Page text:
Joni’s first live album is quite an epic, a large set featuring songs from her first 5-6 albums which she performs with a backing band. She mostly sticks to crowd pleasers but as she would do throughout her career she changes the tempo, instrumentation, and styles of some of her songs to make them less familiar, giving some of her biggest hits an interesting twist. Some fans may wish for straight down the middle performances but Joni has never been the sort of artist to rest on past laurels. There is a decent amount of banter between tracks as she regales the LA audience with various tales on her writing process and life experiences, and the whole session has an upbeat and easy feel. She has not yet reached the full blown experimentation phase of her career yet so most casual listeners should feel at home, and she doesn’t simply aim for a dark, Blue laden show.
`You Turn Me On I’m A Radio’ opens the gig, one of her more commercial songs where she is accompanied by some country strains. It’s fairly
funky but just misses out on truly getting the listener grooving. The first thing you will notice is that Joni doesn’t sound any different here than she does on record, the sign of a great singer. She moves from sultry tones to trademark highs, singing clearly the clever lyrics and whoops and woos, her voice and the band coming together for the outro.
`Big Yellow Taxi’ may be her most well known song, and one of her most loved but here she adds an unusual honky tonk style to it- grooving in the verse, then messing with the timing for the chorus. It’s great when an artist changes their songs for live performances but this adaption isn’t one of my favourites. Again she sings well and the band are fine, marked by a brass solo but it just doesn’t do it for me like the original does. Of course no amount of tinkering can stop it from being a great song and I’m sure some country lovers will prefer this version.
`Rainy Night House’ here has an intro that always reminds me of The Doors, quite trippy and mysterious. Joni sings with quite a jazzy style
unlike the straight fashion of the original. There are extra instruments and the piano from the original is missing, but there are a few added interludes and bits to spice things up. Like quite a few of the songs here you may not like what she has done to the original but it’s nice to hear this one sped up and given more musical depth. I still prefer the original though.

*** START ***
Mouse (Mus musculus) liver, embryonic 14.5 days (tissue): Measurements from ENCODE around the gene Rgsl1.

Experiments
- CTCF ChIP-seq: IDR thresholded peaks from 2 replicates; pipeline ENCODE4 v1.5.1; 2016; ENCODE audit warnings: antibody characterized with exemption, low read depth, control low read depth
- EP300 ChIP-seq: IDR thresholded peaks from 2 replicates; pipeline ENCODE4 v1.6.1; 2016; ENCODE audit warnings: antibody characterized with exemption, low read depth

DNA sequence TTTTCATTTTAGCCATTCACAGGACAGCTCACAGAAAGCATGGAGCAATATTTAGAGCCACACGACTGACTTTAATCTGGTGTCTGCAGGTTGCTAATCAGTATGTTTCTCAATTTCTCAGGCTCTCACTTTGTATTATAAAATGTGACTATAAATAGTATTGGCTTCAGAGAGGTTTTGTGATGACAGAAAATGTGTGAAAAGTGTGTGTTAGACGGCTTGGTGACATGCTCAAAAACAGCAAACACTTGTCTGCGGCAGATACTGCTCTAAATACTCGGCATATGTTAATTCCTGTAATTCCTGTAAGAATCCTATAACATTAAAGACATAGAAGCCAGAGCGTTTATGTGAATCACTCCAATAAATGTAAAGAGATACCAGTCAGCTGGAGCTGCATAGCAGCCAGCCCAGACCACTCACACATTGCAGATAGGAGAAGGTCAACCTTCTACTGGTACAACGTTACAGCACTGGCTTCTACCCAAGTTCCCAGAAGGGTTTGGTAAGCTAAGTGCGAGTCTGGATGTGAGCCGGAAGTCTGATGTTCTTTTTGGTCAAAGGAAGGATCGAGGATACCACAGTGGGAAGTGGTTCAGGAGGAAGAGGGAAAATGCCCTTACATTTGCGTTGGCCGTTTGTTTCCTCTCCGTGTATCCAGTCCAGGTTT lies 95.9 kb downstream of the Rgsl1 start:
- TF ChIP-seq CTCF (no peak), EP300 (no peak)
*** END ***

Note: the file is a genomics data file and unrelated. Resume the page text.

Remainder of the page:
`Woodstock’ is vastly different from the version most will know, with quite a rockin’ intro shifting into a quicker jazzy verse. The chorus is also quite funky, with different timing and not as quiet as the original. Again this may put off some casual fans but as most Joni fans know she is not one to play the same thing repeatedly and is constantly re-writing and organizing even her biggest songs not only live but re-recording them too. It’s nice to see a different flavour to such a defining song. I find it a bit strange that she takes a break after four songs, probably as the album is really four concerts spliced this was not really the fourth song.
`Cactus Tree’ sticks fairly closely to the original, albeit with a few melodic changes and different guitar. I miss the flute of the original, but this version is sung with more emotion and power. This is a nice inclusion from an early album.
`Cold Blue Steel And Sweet Fire’ is not changed too much from the original, it is mostly Joni with her guitar here, singing with a more jazz style. Horns intrude later in the song, Joni seems to shout the arty lyrics at various points. There is a slight raspy quality to her voice hinting at what she would later sound like. There is an extended guitar and horn battle towards the end mirroring the lyrics before an extended, smooth
`Woman Of Heart And Mind’ begins with the sounds of laughter, so clearly both band an audience were having a good time. This version is fairly minimalist, trademark Joni with guitar. Her voice spits at the correct moments, soothes others, and she shows supreme control. No other band members come in and it ends gently enough before the intro of the next song.